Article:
Iran’s nuclear chief has said that a facility in Iran’s Natanz nuclear plant to build advanced centrifuges will be completed in a month. The announcement came while Iran prepares to increase its uranium-enrichment capacity if the 2015 nuclear deal collapses after the United States’ exit.
“After the Supreme Leader’s order we prepared this centre within 48 hours. We hope the facility to be completed in a month,” Vice President Ali Akbar Salehi, who heads the Iranian Atomic Energy Organization, said on Wednesday during a TV program at the Iranian channel IRTV2.
On Monday, Iran’s Supreme Leader Ayatollah Ali Khamenei ordered the Atomic Energy Organization of Iran (AEOI) to take rapid steps to make preparations for starting uranium enrichment “up to a level of 190,000SWU for the time being, within the framework of the JCPOA,” referring to Iran's nuclear deal with the P5+1 group of countries and officially known as the Joint Comprehensive Plan of Action.
“It seems from what they say that some European governments expect the Iranian nation to both put up with sanctions and give up its nuclear activities and continue to observe limitations [on its nuclear program]. I tell those governments that this bad dream will never come true,” the Iranian IRIB news agency quoted Supreme Leader Ayatollah Ali Khamenei as saying.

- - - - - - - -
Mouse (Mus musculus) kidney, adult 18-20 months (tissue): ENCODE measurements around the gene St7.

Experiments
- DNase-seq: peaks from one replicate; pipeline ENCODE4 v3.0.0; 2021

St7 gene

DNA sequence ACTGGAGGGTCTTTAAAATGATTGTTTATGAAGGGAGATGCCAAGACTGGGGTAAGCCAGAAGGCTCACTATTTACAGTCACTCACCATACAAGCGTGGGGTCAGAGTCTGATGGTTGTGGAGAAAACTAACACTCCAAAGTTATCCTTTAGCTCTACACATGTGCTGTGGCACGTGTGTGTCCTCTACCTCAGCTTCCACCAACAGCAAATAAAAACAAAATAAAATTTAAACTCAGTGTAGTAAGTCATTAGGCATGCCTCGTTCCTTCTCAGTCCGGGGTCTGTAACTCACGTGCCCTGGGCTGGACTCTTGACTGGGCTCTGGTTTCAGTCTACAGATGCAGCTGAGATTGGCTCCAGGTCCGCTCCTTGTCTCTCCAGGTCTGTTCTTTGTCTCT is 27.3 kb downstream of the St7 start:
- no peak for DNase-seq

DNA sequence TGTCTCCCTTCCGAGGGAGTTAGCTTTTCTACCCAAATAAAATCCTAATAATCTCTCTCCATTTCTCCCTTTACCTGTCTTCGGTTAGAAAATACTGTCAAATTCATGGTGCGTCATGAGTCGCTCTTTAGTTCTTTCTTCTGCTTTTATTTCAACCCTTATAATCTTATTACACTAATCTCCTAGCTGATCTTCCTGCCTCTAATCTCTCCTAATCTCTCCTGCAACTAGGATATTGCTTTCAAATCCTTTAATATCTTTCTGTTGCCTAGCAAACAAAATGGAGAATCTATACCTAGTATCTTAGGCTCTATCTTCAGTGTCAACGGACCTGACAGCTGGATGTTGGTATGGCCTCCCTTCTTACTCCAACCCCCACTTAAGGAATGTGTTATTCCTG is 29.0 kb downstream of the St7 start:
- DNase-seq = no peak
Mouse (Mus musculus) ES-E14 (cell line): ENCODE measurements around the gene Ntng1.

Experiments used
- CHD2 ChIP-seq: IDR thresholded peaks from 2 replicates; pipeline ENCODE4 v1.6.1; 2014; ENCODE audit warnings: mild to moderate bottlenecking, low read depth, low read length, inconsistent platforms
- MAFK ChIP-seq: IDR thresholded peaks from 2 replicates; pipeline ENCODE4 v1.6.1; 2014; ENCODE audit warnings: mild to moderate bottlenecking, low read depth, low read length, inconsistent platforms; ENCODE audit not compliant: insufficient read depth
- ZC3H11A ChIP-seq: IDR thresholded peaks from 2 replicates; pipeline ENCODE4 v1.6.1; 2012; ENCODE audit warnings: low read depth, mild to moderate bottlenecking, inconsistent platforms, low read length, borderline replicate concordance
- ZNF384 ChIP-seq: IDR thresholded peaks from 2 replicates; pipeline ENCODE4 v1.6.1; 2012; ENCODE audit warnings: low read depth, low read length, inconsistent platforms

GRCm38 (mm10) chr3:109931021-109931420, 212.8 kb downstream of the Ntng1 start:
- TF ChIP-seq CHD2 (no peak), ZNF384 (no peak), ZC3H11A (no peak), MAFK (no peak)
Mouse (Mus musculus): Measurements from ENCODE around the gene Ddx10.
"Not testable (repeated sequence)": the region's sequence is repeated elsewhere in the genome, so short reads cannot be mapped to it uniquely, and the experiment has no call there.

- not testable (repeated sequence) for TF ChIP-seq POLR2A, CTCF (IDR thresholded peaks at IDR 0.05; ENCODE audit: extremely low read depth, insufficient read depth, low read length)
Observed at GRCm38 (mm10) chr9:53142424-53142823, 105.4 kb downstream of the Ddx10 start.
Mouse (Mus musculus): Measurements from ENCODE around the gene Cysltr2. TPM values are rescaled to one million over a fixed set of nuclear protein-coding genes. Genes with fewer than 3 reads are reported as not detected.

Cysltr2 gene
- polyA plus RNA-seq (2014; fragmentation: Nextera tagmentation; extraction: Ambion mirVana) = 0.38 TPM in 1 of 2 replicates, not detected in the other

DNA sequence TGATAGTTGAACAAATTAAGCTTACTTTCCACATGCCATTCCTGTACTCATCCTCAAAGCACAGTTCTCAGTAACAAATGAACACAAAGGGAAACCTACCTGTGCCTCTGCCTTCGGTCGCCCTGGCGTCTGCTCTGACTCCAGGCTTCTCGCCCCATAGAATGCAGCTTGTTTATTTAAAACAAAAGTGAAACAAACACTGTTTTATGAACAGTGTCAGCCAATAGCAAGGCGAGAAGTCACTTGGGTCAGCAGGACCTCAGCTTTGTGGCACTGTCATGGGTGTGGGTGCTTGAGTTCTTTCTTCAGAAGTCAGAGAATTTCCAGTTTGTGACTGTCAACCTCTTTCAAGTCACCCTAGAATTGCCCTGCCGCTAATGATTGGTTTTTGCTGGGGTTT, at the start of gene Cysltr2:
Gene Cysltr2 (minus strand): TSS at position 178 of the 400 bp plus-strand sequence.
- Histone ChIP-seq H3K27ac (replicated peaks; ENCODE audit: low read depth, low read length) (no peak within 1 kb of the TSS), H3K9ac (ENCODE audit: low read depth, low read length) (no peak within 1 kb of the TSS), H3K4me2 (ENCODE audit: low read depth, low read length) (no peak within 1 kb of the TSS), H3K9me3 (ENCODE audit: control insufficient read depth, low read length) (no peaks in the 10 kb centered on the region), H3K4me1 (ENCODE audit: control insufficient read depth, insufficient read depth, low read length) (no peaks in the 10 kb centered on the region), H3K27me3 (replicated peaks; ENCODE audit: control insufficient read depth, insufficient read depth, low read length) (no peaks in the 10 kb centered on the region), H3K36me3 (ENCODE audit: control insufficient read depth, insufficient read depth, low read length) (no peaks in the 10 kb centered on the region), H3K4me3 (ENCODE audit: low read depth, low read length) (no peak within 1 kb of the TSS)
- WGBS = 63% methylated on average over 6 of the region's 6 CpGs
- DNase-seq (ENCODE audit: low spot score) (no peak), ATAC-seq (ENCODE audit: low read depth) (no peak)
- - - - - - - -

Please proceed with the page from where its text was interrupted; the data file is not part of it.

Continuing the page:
Salehi said that Iran has sent a letter to the International Atomic Energy Agency (IAEA), informing it that Iran has begun the process of increasing its capacity to enrich uranium in case the 2015 agreement that curbed its nuclear program collapses.
Israeli Prime Minister Benjamin Netanyahu reacted swiftly to Salehi's announcement, declaring that the Iran’s aim was "unlimited enrichment of uranium to create an arsenal of nuclear bombs" to destroy Israel.
On June 4, addressing the Board of Governors' meeting in Vienna, the head of the IAEA, Yukiya Amano, reaffirmed the agency's accesses to all the required nuclear sites in Iran.
Under the deal signed by the five permanent members of the UN Security Council plus Germany, Iran would curb its nuclear program in exchange for the removal of nuclear-related sanctions. As a result, Iran shut down many of its centrifuges used to develop uranium, but it retained the right to enrich uranium to a level of 3.67 percent and sell it abroad.
According to World Nuclear Association, there are two paths to a bomb: using either uranium or plutonium. The concentration of uranium 235 needs to be increased to about five percent, called “low-enriched uranium,” for nuclear reactor fuel, and to about 90 percent, known as “highly enriched uranium,” for nuclear bombs.